Sixth Circuit Court Sides with TMA-Backed Physicians on TennCare Payments

December 4, 2019

The Sixth Circuit Court of Appeals has issued an opinion affirming the grant of summary judgement in favor of a class of TMA member physicians in a case appealing the recoupment of $2.3 million.

During calendar years 2013-2014, payment rule provisions of the Affordable Care Act allowed certain physicians to receive reimbursement at 100% Medicare rate for TennCare patients who received primary care services. This “rate bump” was a significant increase from the normal TennCare reimbursement.

The TennCare Bureau conducted an audit after the rate bump period and identified several physicians who, based on TennCare’s interpretation, were ineligible for the increased payments because they failed to meet a specific claims requirement. The Bureau arbitrarily asserted that in order to be reimbursed at 100% of Medicare rates for 2013-2014 at least 60% of participating physicians’ claims during that period should have been for primary care services. The state used the audits and 60% threshold to demand about $2.3 million in recoupment from Tennessee physicians, including many who were in TennCare MCO PCP networks.

The class of physicians brought suit in federal court to challenge the recoupment, seeking both a declaration that the 60% requirement was contrary to the terms of the Medicaid provision, and an injunction barring the requirement’s enforcement against them. The district court granted summary judgment to the physicians, declared the Final Medicaid Payment Rule invalid, and enjoined the government from enforcing that rule against them.

The U.S. government appealed to the Sixth Circuit Court of Appeals. The issue on appeal was whether, in the Final Medicaid Payment Rule, the agency correctly interpreted the phrase “primary specialty designation” as used in § 1396a(a), to mandate not only that the physician have the requisite designation of primary specialty, but also that the physician either be board-certified in that specialty or satisfy the 60-percent-of-billings requirement.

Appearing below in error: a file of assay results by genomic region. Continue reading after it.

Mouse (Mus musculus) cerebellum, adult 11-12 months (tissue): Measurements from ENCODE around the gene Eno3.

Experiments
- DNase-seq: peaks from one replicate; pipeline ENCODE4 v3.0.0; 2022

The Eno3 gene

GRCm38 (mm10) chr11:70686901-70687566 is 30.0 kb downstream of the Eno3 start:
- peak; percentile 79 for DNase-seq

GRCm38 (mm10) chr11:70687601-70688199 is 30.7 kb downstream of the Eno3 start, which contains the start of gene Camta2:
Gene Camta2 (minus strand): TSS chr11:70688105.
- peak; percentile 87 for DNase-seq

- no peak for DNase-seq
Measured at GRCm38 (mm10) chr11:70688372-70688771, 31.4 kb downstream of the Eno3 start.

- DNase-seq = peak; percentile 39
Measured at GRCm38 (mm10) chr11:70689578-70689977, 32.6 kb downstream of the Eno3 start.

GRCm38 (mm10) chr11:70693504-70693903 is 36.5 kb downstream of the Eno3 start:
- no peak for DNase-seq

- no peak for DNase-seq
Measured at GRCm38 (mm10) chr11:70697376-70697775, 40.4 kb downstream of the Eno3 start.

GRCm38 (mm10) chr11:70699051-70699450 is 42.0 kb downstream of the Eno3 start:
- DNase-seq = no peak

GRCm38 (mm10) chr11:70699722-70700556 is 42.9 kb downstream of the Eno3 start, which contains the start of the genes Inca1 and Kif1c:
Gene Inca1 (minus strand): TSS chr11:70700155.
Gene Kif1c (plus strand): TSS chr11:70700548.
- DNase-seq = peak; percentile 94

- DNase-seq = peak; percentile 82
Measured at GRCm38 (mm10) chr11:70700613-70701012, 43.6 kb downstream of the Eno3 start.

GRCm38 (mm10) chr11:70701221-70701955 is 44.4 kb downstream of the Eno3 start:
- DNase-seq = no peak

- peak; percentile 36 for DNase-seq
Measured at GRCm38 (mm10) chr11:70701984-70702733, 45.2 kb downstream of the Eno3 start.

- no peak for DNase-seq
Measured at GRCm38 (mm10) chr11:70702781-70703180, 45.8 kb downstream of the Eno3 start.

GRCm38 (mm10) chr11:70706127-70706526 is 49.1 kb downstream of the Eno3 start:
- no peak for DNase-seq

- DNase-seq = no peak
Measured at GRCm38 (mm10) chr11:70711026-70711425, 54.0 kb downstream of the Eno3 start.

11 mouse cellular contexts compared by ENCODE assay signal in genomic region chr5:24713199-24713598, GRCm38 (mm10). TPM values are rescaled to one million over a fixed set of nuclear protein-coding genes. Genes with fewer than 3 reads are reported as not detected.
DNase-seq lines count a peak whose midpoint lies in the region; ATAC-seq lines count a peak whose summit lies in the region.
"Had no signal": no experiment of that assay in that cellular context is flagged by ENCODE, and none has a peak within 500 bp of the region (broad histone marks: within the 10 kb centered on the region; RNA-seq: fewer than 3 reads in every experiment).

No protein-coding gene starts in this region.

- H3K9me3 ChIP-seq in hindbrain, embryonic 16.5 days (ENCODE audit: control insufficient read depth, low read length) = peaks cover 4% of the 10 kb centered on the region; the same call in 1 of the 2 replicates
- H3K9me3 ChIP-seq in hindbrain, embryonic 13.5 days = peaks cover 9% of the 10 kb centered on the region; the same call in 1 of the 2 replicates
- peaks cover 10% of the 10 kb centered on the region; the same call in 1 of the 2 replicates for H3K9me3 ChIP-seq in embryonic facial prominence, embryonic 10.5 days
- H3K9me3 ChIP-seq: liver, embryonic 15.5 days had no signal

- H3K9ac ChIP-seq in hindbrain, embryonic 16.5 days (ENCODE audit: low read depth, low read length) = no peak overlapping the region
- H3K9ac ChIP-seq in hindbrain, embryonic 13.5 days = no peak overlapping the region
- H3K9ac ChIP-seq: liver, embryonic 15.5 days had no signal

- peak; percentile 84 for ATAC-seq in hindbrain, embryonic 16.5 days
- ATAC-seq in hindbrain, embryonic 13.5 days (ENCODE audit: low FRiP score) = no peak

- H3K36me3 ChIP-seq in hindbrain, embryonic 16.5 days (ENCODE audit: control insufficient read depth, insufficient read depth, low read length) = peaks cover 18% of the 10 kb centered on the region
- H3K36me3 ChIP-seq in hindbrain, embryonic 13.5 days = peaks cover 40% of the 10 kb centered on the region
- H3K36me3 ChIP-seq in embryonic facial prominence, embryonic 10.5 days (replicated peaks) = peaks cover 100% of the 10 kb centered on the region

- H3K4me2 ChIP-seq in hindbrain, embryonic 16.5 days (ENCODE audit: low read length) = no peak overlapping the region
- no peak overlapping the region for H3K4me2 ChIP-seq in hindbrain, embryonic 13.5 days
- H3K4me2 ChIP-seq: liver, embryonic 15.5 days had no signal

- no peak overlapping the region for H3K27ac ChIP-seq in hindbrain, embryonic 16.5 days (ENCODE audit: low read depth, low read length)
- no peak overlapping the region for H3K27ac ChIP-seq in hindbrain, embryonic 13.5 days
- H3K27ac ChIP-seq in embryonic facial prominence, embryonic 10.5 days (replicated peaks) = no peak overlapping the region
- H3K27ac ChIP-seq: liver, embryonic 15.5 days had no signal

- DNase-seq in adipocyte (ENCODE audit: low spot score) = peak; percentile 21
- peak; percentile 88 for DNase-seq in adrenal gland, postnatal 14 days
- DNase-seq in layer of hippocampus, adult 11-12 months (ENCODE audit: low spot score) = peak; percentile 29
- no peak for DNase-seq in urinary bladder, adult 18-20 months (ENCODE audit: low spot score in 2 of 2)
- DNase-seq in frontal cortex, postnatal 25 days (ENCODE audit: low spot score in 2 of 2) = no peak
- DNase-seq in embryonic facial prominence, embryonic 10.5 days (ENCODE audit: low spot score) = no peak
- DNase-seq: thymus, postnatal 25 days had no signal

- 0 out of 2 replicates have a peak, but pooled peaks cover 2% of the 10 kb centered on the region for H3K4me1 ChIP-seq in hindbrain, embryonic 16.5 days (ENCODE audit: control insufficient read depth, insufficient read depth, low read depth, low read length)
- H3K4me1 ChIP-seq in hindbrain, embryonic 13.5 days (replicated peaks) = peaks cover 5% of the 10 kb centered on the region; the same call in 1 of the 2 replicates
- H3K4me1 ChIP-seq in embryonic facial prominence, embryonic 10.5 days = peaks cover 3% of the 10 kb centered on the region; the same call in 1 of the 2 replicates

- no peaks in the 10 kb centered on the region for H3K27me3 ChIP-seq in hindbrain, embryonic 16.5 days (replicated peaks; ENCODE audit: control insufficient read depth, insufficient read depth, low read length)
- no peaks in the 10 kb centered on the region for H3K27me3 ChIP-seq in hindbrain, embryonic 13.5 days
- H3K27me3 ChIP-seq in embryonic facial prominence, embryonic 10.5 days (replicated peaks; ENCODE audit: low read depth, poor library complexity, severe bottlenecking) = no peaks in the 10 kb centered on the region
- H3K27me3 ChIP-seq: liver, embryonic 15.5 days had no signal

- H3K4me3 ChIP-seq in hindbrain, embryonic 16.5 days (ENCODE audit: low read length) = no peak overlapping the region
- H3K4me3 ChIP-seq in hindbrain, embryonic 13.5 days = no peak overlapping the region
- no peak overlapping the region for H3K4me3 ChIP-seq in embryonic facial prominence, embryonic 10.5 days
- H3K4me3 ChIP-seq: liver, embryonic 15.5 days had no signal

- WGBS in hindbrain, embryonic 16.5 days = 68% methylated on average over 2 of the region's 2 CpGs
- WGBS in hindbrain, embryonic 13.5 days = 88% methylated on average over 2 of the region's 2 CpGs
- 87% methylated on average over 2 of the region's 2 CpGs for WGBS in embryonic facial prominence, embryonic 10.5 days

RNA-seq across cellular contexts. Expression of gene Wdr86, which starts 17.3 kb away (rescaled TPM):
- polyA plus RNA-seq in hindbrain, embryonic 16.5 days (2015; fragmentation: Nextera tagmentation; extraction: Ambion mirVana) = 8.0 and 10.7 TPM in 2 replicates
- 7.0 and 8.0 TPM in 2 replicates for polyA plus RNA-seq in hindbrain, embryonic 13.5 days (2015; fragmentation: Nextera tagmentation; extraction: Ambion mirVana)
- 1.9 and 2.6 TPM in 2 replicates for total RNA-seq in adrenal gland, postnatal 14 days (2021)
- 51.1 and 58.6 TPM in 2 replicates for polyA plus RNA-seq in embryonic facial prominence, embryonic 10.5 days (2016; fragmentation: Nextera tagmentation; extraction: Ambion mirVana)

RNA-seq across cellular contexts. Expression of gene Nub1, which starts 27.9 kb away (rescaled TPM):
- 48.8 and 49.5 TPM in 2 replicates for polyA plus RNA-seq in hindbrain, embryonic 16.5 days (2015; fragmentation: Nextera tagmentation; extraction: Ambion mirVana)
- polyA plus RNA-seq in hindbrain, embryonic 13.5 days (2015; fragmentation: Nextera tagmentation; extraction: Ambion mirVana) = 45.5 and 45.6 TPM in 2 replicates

TennCare did not correctly interpret the rule. The Sixth Circuit held that the term “primary specialty designation” as used in § 1396a(a)(13)(C) (the relevant Medicaid provision of the Affordable Care Act) means the same thing that it means in § 1395l(x)(2)(A)(i)(I) (the relevant Medicare provision). There is no 60-percent-of-billings requirement in § 1396a(a). And the phrase “a physician with a primary specialty designation” means in § 1396a(a) the same thing that the agency said it means in § 1395l(x): namely, a physician who has himself designated, as his primary specialty, one of the specialties recited in those provisions. The Medicaid Final Payment Rule is “flatly inconsistent with that meaning.”

The Tennessee Medical Association and the American Medical Association helped fund the plaintiff physicians on the front end so they could afford legal counsel to fight the recoupment attempt.

“TMA and AMA stepped up to help physician members challenge a clearly invalid interpretation of a rule targeted to help them. The litigation funding assistance was the culmination of TMA’s efforts to advocate for these doctors with the Bureau and at the Tennessee General Assembly level. Many of these practices would not have had the funds to move forward considering the risk involved; some practices had more than $100,000 in recoupments at stake. This hurt rural physicians disproportionately so I am pleased TMA was able to help,” said TMA General Counsel Yarnell Beatty. 

The court’s decision effectively concludes the matter and the recoupments go away, unless the case is appealed to the U.S. Supreme Court, which Beatty believes is not likely.